Elizabeth Bates (1947-2003)
Department of Psychology
University of California San Diego
|Type of Study:||all children at 10, 13, 20, and 28 months|
Link to media folder
Bates, E., Bretherton, I., & Snyder, L. (1988). From first words to grammar: Individual differences and dissociable mechanisms. Cambridge, MA: Cambridge University Press.
Carlson-Luden, V. (1979). Causal understanding in the 10-month-old. Unpublished doc-toral dissertation. University of Colorado at Boulder.
In accordance with TalkBank rules, any use of data from this corpus must be accompanied by at least one of the above references.
This corpus contains transcripts from the Bates/Bretherton Colorado longitudinal sample of middle-class children studied in Boulder, Colorado, between 1978 and 1980. There are four subdirectories: free20, free28, snack28, and story28. These names indicate the ages of the children in months and the nature of the activity in which they were engaged. Children were studied at four age levels: 10, 13, 20, and 28 months. The initial sample included 32 children, but only 27 participated at all four ages. At each age level, data were collected in two sessions. The first session was always held in the home, followed by a session in the laboratory no more than 7 days later. Detailed transcriptions are available only for the laboratory session. At 20 months, there are only transcripts of motherese sequence of structured procedures that followed. The three situations include: free play with the same instructions and the same toys used in the 20-month segment, reading of the book Miffy in the Snow, and a snack.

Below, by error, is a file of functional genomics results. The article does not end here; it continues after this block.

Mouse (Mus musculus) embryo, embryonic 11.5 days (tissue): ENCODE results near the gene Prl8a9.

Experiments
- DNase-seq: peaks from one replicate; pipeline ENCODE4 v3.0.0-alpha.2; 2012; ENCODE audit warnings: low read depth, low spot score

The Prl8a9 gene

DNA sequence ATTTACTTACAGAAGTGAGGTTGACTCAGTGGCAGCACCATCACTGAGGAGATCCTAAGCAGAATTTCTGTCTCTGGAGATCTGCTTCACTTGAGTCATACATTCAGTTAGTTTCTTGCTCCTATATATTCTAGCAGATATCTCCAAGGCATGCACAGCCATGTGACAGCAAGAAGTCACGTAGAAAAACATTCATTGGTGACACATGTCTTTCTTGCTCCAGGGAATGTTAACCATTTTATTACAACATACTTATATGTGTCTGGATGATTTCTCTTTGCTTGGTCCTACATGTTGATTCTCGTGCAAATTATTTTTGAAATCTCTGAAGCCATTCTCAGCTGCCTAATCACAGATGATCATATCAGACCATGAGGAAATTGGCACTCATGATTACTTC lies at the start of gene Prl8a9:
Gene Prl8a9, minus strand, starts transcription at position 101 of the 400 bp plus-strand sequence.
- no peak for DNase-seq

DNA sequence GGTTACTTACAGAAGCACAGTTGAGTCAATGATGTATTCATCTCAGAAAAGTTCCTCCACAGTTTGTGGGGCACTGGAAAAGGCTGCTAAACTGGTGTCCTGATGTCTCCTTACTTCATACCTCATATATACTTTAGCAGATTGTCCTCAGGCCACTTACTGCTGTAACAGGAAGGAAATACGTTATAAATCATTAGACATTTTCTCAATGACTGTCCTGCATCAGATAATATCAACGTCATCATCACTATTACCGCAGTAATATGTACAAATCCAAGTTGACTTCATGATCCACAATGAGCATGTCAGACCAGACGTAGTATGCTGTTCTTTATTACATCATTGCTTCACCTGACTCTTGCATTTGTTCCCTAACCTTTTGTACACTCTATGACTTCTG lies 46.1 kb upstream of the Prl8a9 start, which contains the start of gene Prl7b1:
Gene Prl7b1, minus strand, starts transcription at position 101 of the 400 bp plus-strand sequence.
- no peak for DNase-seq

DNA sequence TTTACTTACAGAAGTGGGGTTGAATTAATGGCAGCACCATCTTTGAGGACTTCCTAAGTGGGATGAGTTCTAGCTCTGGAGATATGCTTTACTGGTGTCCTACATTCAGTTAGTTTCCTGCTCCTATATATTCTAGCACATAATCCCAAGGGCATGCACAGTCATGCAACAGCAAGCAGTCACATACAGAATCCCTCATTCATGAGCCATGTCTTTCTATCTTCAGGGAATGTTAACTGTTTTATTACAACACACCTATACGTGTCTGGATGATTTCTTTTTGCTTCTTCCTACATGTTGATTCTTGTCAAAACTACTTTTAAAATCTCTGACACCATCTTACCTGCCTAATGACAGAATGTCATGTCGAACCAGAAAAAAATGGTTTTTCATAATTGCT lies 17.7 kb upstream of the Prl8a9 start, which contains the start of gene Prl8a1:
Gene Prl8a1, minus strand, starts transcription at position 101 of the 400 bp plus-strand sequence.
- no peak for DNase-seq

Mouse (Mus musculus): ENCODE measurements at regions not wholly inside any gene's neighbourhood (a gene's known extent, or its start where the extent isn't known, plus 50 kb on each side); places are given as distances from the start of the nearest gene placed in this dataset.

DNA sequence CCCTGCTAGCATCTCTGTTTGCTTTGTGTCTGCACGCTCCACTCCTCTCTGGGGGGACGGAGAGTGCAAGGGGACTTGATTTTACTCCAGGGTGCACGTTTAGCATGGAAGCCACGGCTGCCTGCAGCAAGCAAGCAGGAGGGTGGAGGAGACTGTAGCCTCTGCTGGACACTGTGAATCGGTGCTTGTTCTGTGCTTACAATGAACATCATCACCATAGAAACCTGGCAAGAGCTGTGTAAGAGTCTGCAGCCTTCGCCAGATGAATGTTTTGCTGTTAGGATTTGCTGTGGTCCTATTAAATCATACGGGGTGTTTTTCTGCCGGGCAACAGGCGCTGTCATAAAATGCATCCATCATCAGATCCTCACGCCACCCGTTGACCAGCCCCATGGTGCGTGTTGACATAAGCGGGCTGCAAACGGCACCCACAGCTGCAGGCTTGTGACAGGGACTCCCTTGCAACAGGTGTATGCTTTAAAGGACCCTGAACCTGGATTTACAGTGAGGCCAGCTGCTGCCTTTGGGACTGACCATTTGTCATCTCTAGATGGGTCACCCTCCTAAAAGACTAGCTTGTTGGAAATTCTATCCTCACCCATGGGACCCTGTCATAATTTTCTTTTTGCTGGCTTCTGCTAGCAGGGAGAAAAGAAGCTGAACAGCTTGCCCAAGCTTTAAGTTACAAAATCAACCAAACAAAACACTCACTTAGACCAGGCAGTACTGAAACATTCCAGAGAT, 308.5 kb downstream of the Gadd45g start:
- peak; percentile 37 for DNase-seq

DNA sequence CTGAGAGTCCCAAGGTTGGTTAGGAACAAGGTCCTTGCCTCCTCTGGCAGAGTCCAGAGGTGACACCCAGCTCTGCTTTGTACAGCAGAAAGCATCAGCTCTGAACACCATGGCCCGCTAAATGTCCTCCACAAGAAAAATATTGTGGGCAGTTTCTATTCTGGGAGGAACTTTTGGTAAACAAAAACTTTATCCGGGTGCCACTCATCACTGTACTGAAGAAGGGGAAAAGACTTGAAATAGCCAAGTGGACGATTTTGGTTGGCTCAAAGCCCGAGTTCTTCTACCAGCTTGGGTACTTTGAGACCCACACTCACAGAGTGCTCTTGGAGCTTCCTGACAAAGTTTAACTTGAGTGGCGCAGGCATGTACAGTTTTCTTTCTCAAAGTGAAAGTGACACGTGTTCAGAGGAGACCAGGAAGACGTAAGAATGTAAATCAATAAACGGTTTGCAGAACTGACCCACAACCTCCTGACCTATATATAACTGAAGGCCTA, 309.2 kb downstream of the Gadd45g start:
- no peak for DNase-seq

The children were all originally participants in a study of causal understanding in infancy (Carlson-Luden, 1979) involving an initial group of 48 infants with an average age of 0;10.11 (with a range from 0;10.0 to 0;10.28). At the end of the Carlson-Luden study, par-ents were asked if they would be willing to participate in our longitudinal study of language and symbolic development, up through 28 months of age. The parents of 32 children agreed, resulting in a starting sample of 16 boys and 16 girls. These infants were next seen at 13 months of age. Five children subsequently moved away. At 20 months, three new children were therefore invited to participate in the project, to bring the sample up to 15 boys and 15 girls. This sample of 30 children all participated in the final sessions at 28 months. Although the total sample varied from one session to another, 27 children participated at all four age levels. All the analyses in Bates, Bretherton, and Snyder (1988) are based on this constant sample of 27, including 13 boys and 14 girls. Thirteen children were first-born, 10 were second-born, and 4 were third-born or later. Their average birthweight was 7.2 pounds, with a range from 5.5 to 9.0 lbs. Average age in days at the initial 10-month session was 311, with a range from 300 to 324. At all subsequent sessions, children were within 2 weeks on either side of the target range.
A note regarding the demographic make-up of this sample: Although we did not select participants systematically on the basis of race or socioeconomic level, the demographic characteristics of Boulder, Colorado are such that these selection criteria resulted in a sam-ple of middle- to upper-middle-class White children (with the exception of one Black child from a middle-class family). This was, then, a very homogeneous and privileged group of children, a fact that of course limits the generalizability of our findings to other groups.